>My apologies to Mike, Brian and others whose hackles I have
>raised, I have reread my first post and confess that it was rather
>badly written and over the top.
>My points are not an attack on the American people or their way of
Accepted, consider yourself Un-Plonked. ;)
>True, America does have far more in the way of rights for its
>citizens than any European country. The difference arises in the
>practice, during the McCarthy Era for instance, it didn't matter
>that you had a right to silence, several left-aligned playwrights
>and actors were ruined by the McCarthy trial simply because they
>stuck to their right to silence, and they were punished for it.
>And as for thinking that the NSA really doesn't spy on American
>citizens, doesn't that seem a little strange when you consider
>programs such as Echelon (which does operate in Europe AND
I suggest you read James Bamford's books on the NSA to get
perspective on this.
>True, the US hasn't initiated any conflicts, but the US put an era
>in fear during the cold war (both America and the USSR were to
>blame, not just the USSR). The USA remains the only country to
>use a weapon of mass destruction on a civilian target (I'm not
>sure if you are the only nation to use weapons of mass destruction
>on military targets either) for the bombing of Nagasaki and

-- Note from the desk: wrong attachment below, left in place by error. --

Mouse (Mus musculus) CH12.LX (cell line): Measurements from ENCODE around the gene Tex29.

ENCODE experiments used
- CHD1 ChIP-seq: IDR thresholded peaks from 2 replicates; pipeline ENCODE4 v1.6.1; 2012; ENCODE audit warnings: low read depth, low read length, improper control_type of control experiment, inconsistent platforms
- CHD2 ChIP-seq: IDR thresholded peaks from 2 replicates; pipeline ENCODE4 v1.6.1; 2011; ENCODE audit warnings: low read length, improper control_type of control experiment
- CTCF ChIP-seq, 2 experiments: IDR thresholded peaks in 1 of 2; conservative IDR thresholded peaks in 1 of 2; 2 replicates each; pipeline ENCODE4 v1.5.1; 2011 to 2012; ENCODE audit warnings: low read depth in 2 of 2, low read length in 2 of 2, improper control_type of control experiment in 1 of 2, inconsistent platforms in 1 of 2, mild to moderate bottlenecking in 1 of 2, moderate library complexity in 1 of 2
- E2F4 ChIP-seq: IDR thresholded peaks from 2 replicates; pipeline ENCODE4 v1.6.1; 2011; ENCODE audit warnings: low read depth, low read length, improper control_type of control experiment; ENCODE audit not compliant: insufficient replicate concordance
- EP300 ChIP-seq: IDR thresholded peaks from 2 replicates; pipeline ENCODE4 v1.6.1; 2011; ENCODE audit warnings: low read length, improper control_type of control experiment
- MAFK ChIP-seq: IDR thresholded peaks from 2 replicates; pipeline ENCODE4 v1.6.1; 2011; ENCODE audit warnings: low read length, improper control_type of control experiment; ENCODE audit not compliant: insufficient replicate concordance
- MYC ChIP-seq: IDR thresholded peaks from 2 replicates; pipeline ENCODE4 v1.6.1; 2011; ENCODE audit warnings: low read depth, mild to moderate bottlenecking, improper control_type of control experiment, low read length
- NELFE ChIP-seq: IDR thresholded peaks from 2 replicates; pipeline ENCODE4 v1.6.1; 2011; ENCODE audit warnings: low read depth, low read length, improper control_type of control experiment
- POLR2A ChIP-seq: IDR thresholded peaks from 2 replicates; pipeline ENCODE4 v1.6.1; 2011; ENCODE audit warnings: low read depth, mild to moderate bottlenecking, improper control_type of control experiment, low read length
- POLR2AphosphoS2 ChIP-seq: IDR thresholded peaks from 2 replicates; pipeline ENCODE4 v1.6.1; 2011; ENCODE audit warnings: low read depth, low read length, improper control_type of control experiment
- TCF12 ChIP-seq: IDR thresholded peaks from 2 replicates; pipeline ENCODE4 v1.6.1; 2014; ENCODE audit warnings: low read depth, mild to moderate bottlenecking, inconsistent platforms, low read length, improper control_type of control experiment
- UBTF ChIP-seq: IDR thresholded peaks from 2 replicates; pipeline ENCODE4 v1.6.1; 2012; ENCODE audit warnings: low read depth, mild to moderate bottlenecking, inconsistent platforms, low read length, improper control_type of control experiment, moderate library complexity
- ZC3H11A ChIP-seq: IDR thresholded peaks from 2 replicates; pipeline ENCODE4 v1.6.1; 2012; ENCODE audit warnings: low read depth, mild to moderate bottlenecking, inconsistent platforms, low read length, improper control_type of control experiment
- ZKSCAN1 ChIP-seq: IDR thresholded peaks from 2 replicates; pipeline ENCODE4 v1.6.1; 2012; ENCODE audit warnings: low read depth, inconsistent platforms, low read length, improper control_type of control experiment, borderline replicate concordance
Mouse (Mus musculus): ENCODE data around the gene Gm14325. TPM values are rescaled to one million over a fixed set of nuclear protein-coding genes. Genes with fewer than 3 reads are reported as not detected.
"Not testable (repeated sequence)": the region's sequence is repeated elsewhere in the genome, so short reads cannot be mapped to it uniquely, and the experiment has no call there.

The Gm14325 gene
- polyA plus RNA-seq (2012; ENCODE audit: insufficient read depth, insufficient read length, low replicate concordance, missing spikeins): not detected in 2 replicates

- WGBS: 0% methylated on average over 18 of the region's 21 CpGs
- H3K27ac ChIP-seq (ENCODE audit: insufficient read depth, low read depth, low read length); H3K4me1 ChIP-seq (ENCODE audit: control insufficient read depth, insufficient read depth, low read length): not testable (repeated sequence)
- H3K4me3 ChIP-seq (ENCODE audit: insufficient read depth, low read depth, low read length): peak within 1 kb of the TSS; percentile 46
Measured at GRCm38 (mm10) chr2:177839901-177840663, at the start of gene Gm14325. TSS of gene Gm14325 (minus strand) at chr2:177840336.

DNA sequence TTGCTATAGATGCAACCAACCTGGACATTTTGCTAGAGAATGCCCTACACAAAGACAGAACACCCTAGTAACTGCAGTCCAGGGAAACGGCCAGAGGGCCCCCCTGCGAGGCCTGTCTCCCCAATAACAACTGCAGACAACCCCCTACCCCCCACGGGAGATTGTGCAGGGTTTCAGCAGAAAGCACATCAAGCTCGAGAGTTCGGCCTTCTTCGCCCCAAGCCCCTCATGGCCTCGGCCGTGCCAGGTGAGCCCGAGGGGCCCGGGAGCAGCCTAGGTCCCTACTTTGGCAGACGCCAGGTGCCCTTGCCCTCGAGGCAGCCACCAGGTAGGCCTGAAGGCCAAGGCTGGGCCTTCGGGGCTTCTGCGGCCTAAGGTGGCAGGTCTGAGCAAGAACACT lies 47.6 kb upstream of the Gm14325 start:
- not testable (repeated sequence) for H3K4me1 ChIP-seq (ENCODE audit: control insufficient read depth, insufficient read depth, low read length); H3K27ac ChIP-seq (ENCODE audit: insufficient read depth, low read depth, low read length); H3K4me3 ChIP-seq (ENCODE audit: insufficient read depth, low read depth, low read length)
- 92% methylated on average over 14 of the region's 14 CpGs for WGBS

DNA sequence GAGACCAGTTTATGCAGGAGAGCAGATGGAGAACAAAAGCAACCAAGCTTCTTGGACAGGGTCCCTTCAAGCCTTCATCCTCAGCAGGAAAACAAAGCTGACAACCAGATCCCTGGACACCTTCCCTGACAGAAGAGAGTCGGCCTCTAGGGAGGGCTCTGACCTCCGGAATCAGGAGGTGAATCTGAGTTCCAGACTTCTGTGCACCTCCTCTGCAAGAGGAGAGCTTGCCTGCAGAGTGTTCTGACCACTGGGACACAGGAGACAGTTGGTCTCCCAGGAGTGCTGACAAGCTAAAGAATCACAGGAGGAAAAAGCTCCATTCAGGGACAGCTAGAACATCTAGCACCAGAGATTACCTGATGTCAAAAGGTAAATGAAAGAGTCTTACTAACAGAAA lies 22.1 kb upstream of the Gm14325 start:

The cold war was the unfortunate result of the aftermath of WWII,
We were right to oppose totalitarianism disguised as communism.
As to Hiroshima and Nagasaki, Hiroshima was the embarkation point
for the southern Japanese fleet, and just upriver from Nagasaki was
where the torpedoes used at Pearl Harbor were made. There are also
allegations of chemical weapons factories if I recall. So much for
them being civilian targets.
By the way, both the notion of civilian targets and weapons of mass
destruction are modern ideas and terms, back then the atomic bomb
was seen as a new bomb, a superbomb sure, but not something that
had it's own class.
The fire bombing raids killed far more than both of those bombs by
the way. I suggest reading Richard Rhodes books for perspective on
As I used to tell people:
What was released at Hiroshima and again at Nagasaki were the souls
of the men aboard the Arizona.
>And as for confiscating the rights of the accused in nationalistic
>hysteria, how about the McCarthy Era. Also seeing as most of the
>situations you have mentioned occurred in western Europe quite a
>few hundred years ago (certainly in Britain) then I feel compelled
>to mention the slaughter of the native American people by the US
>government (such as the trail of tears), the confiscation of their
>land and repression of their culture.
You forgot slavery. No, clearly our forbearers are not without sin,
but neither are we. It's important we do better, that's what this
list is about.
Of course Britain has it's share, and it's still going on (Northern
Ireland). Lets talk India...
>Are you saying that you deny the effect of movies, TV programs and
>books in influencing common belief about history. These films